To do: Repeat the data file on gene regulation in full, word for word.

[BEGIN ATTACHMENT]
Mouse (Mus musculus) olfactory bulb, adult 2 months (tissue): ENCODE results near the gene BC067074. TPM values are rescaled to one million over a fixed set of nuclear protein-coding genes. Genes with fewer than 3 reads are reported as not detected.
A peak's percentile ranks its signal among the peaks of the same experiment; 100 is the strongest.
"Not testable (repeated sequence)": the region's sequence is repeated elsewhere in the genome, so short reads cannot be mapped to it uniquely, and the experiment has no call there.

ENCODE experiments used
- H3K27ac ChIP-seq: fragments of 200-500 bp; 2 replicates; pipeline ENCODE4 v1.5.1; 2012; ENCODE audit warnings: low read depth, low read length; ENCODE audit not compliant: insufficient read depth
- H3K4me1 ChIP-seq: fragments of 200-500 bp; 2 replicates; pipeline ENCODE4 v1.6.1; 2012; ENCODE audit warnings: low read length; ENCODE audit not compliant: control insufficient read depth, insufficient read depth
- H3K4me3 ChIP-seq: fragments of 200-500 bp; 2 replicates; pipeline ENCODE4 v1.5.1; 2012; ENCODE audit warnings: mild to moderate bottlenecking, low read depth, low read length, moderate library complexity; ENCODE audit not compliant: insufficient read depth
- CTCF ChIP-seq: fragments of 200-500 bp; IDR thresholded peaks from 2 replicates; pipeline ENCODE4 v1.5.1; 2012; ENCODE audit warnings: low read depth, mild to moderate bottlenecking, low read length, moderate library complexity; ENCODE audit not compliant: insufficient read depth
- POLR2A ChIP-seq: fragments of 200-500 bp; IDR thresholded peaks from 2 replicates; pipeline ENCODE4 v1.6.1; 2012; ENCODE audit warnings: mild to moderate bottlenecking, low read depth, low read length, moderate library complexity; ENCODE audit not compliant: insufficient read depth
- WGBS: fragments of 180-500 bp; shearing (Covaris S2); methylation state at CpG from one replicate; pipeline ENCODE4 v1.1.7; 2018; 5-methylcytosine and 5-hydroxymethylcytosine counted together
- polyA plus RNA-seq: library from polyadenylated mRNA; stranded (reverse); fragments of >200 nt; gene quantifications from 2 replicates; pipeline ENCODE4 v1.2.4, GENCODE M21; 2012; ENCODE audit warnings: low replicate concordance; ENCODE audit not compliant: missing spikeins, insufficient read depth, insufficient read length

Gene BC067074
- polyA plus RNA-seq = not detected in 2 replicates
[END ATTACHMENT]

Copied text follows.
Mouse (Mus musculus) olfactory bulb, adult 2 months (tissue): ENCODE results near the gene BC067074. TPM values are rescaled to one million over a fixed set of nuclear protein-coding genes. Genes with fewer than 3 reads are reported as not detected.
A peak's percentile ranks its signal among the peaks of the same experiment; 100 is the strongest.
"Not testable (repeated sequence)": the region's sequence is repeated elsewhere in the genome, so short reads cannot be mapped to it uniquely, and the experiment has no call there.

ENCODE experiments used
- H3K27ac ChIP-seq: fragments of 200-500 bp; 2 replicates; pipeline ENCODE4 v1.5.1; 2012; ENCODE audit warnings: low read depth, low read length; ENCODE audit not compliant: insufficient read depth
- H3K4me1 ChIP-seq: fragments of 200-500 bp; 2 replicates; pipeline ENCODE4 v1.6.1; 2012; ENCODE audit warnings: low read length; ENCODE audit not compliant: control insufficient read depth, insufficient read depth
- H3K4me3 ChIP-seq: fragments of 200-500 bp; 2 replicates; pipeline ENCODE4 v1.5.1; 2012; ENCODE audit warnings: mild to moderate bottlenecking, low read depth, low read length, moderate library complexity; ENCODE audit not compliant: insufficient read depth
- CTCF ChIP-seq: fragments of 200-500 bp; IDR thresholded peaks from 2 replicates; pipeline ENCODE4 v1.5.1; 2012; ENCODE audit warnings: low read depth, mild to moderate bottlenecking, low read length, moderate library complexity; ENCODE audit not compliant: insufficient read depth
- POLR2A ChIP-seq: fragments of 200-500 bp; IDR thresholded peaks from 2 replicates; pipeline ENCODE4 v1.6.1; 2012; ENCODE audit warnings: mild to moderate bottlenecking, low read depth, low read length, moderate library complexity; ENCODE audit not compliant: insufficient read depth
- WGBS: fragments of 180-500 bp; shearing (Covaris S2); methylation state at CpG from one replicate; pipeline ENCODE4 v1.1.7; 2018; 5-methylcytosine and 5-hydroxymethylcytosine counted together
- polyA plus RNA-seq: library from polyadenylated mRNA; stranded (reverse); fragments of >200 nt; gene quantifications from 2 replicates; pipeline ENCODE4 v1.2.4, GENCODE M21; 2012; ENCODE audit warnings: low replicate concordance; ENCODE audit not compliant: missing spikeins, insufficient read depth, insufficient read length

Gene BC067074
- polyA plus RNA-seq = not detected in 2 replicates